by Rex Hurst
Sheila didn’t want to be in there. It was a rotted pine box eighty four inches long, twenty eight inches wide, and twenty three inches tall, essentially the size of your standard coffin, buried five feet below the surface of the earth. And she was its main occupant.
The things we do for love.
The love for a child. A beautiful eight year old boy. The bright shining light of her life. Her reason for being. And now the object of her torture. A trickle of loose earth sifted in between the box’s slats. Sheila’s throat constricted in terror.
Calm yourself. This is what they want.
Indeed it was.
They say not to use the Ouija board by yourself for that opens your soul to demonic possession. They never mention that sometimes the place where you cast about for spirits was just as deadly. Her son had gotten into the board games and, wedged between the old Mystery Date game and a Stratego set with twelve missing pieces, was the infamous Hasbro iteration of the mystic device. Her son had taken it into the backyard one night, playing with it under the new moon on one of the soft places of the Earth.
The whole of the Unseelie Court was opened. The creatures of Beyond who creep under the bed and feed upon the fear and suffering of humanity. Since he had opened the way, unknowingly or not, her son was theirs by ancient compact. Theirs to frighten and torture for all eternity. Sheila had arrived as their ghoulish fingers clutched her son, pulling him back screaming into the bleakness of their world.
She caught the hem of their robes and pulled the Unseelie back. Roaring and threatening, then pleading and crying. She offered everything for the return of her boy. The Unseelie could never resist a challenge. The corrupt fae tasted her fear, aged as a fine wine, and wanted more. They accepted.
A wave of a clawed hand. Sheila found herself in the box. A little pixie light accompanying her, just so she could see how cramped it was.
“Save your sanity. Save your son,” they told her.
That would not be easy. These monsters knew her weakness.
Most people characterize claustrophobia as only an unyielding fear of enclosed spaces. In reality it was more the idea that she was trapped someplace, with no way out, which set off Sheila’s panic buttons. While enclosed spaces like a rickety coffin were easy triggers. It had happened to her on an airplane, at the top of a rollercoaster, or when she was wedged on the inside of a diner booth next to someone too fat to push out of the way.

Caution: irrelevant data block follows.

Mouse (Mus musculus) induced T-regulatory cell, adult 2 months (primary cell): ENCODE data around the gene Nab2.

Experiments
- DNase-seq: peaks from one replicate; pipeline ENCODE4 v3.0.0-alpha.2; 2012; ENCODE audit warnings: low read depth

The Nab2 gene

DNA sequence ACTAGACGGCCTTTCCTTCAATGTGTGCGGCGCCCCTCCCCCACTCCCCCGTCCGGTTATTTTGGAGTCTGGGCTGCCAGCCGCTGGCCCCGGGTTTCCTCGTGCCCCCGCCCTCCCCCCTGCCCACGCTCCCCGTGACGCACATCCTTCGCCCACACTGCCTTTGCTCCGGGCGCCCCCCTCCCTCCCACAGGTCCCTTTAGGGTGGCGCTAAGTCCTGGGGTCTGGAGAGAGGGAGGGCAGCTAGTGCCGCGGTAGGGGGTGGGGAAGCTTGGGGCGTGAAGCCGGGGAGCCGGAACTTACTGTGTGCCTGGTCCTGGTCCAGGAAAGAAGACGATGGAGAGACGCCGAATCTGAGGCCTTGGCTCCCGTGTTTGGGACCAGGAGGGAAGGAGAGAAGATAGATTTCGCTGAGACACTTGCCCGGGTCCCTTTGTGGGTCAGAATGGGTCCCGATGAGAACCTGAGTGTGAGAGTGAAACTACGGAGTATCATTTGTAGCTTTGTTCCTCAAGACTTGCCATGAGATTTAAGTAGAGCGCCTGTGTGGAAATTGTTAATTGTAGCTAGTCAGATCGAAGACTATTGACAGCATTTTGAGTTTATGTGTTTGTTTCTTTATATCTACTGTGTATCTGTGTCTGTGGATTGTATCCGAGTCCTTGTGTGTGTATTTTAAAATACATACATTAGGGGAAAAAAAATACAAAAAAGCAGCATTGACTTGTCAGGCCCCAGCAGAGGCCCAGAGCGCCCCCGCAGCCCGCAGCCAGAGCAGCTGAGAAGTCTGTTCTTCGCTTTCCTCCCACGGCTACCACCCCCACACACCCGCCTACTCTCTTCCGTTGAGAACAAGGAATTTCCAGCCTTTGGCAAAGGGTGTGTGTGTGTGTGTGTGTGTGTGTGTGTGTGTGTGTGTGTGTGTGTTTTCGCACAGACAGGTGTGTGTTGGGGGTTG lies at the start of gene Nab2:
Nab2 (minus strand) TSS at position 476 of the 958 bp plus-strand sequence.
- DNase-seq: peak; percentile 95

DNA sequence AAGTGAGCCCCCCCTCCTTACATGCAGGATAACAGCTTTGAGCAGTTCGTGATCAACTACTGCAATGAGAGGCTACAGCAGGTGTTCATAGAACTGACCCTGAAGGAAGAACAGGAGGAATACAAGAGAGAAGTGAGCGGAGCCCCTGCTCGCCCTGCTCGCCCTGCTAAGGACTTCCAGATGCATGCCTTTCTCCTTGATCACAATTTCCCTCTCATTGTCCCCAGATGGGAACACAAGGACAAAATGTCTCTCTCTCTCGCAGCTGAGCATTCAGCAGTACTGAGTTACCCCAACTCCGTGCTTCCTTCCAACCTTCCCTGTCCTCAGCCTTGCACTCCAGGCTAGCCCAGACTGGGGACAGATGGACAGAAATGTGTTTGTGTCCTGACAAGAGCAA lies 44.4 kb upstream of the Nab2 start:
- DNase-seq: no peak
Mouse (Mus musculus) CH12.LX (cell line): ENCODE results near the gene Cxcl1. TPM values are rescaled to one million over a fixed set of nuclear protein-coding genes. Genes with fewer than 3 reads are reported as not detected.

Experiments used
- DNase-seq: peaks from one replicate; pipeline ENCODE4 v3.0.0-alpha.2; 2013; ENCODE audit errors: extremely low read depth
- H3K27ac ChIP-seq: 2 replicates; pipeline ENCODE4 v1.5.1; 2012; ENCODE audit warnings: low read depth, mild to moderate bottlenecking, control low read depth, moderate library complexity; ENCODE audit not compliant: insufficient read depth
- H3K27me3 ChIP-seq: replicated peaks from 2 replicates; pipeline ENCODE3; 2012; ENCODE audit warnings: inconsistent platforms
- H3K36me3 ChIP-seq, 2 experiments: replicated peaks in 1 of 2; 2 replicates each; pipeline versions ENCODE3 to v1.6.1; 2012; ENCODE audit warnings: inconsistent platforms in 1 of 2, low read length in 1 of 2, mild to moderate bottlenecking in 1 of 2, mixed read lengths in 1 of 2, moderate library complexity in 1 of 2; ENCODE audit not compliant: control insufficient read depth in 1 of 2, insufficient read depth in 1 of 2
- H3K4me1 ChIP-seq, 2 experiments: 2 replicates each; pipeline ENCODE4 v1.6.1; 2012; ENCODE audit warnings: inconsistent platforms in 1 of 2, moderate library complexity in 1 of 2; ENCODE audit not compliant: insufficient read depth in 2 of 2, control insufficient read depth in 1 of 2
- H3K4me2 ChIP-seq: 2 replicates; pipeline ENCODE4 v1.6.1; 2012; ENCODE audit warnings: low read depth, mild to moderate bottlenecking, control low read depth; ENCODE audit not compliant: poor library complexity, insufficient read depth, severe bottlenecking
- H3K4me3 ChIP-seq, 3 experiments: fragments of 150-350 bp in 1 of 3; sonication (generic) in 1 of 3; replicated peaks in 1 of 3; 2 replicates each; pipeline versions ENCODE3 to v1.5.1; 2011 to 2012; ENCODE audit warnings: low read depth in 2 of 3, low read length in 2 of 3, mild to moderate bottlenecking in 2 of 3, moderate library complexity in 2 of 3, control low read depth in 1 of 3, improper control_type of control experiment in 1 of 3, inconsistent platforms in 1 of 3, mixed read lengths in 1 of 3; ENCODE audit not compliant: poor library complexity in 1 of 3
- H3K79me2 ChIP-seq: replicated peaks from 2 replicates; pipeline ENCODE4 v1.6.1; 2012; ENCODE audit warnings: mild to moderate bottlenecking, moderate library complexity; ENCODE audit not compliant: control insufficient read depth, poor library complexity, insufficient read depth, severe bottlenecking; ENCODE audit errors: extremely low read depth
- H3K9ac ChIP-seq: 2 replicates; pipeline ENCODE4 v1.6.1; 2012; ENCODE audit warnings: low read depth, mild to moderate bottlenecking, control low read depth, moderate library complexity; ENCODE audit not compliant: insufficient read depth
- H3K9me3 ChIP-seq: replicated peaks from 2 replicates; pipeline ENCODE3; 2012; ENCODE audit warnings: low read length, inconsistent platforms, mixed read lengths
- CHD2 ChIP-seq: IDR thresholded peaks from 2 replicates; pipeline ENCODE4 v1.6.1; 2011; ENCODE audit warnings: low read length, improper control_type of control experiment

Calm. Calm. Breathe in. Breathe out.
Sheila could feel them snickering on the edges of her soul. She would fail. They were sure of it. Despite an initial shock, Sheila steadied herself and distracted her mind by counting her fingers over and over again.
One, two, three, four, five. One, two, three, four, five.
Was the box shrinking? It seemed like a dip had formed in the casket’s top. Did that mean the wood wasn’t strong enough? That the box was about to crack and completely bury her in dirt?
NO! NO! Don’t think about it. Concentrate. One….
If the box broke, the dirt would pile in, pinning her down, filling her throat. Alive, but trapped the most absolute way possible. A fly in amber. A dino sucked into the tar pits. Sheila under the ground. No way out. No way out.
There’s nowhere to go! There’s nowhere to go! I’m trapped. Slowly buried!
She wanted to tear at her eyes. Claw that throat out. Rip holes in her face. Tear the box open. Dig up through five feet of earth. Anything to relieve the pressure, to distract her from the knowledge that there was no way out.
I’ve got to get out of here! I’ve gotta go! I’ll be crushed! The worms will eat me! Oh God! OH GOD! Please help me!
But God said no that day. Sheila would have to create her own salvation. For herself and her boy.
I don’t care. I don’t care. Just let me be free.
She knew these thoughts would push herself onto further panic, but couldn’t get them out of her head. The worst part of her mental illness was recognizing just how insane she was behaving, but being unable to stop herself. She lingered there at the cusp of a panic attack, about to lose her sanity, about to lose her son.
Her son. Her beacon in the night. Her holy grail.
There it was. The one thing she could latch onto. The still point of her soul. Sheila’s mind flooded with visions of the boy. The color of his eyes. His goofy smile. His little toes. The time he cried while getting his first haircut. His favorite toys. His favorite bedtime book, which she’d had to read aloud over a hundred times.
No matter how much the box constricted, she clung to the memory of her son. The madness subsided. Calm claimed her.
For more reading, try books by Rex Hurst.